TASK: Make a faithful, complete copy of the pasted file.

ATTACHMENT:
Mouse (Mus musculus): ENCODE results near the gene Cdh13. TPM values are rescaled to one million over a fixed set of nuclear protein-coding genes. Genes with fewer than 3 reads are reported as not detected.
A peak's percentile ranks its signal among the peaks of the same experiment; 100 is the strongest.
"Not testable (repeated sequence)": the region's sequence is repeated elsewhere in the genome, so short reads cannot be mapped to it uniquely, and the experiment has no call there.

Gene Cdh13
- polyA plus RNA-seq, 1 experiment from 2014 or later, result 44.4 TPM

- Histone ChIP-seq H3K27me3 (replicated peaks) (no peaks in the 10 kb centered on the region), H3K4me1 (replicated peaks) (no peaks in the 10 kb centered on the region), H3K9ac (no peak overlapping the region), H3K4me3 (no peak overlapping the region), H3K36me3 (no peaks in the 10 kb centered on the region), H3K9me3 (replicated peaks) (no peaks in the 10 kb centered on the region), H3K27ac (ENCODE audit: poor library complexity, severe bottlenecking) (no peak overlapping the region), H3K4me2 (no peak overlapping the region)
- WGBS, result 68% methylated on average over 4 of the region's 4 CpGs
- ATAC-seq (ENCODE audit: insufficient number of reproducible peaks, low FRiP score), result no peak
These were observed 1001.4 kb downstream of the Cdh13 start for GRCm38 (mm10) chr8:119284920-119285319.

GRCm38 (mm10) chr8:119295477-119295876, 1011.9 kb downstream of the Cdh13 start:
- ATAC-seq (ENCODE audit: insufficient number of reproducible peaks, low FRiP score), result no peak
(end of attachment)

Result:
Mouse (Mus musculus): ENCODE results near the gene Cdh13. TPM values are rescaled to one million over a fixed set of nuclear protein-coding genes. Genes with fewer than 3 reads are reported as not detected.
A peak's percentile ranks its signal among the peaks of the same experiment; 100 is the strongest.
"Not testable (repeated sequence)": the region's sequence is repeated elsewhere in the genome, so short reads cannot be mapped to it uniquely, and the experiment has no call there.

Gene Cdh13
- polyA plus RNA-seq, 1 experiment from 2014 or later, result 44.4 TPM

- Histone ChIP-seq H3K27me3 (replicated peaks) (no peaks in the 10 kb centered on the region), H3K4me1 (replicated peaks) (no peaks in the 10 kb centered on the region), H3K9ac (no peak overlapping the region), H3K4me3 (no peak overlapping the region), H3K36me3 (no peaks in the 10 kb centered on the region), H3K9me3 (replicated peaks) (no peaks in the 10 kb centered on the region), H3K27ac (ENCODE audit: poor library complexity, severe bottlenecking) (no peak overlapping the region), H3K4me2 (no peak overlapping the region)
- WGBS, result 68% methylated on average over 4 of the region's 4 CpGs
- ATAC-seq (ENCODE audit: insufficient number of reproducible peaks, low FRiP score), result no peak
These were observed 1001.4 kb downstream of the Cdh13 start for GRCm38 (mm10) chr8:119284920-119285319.

GRCm38 (mm10) chr8:119295477-119295876, 1011.9 kb downstream of the Cdh13 start:
- ATAC-seq (ENCODE audit: insufficient number of reproducible peaks, low FRiP score), result no peak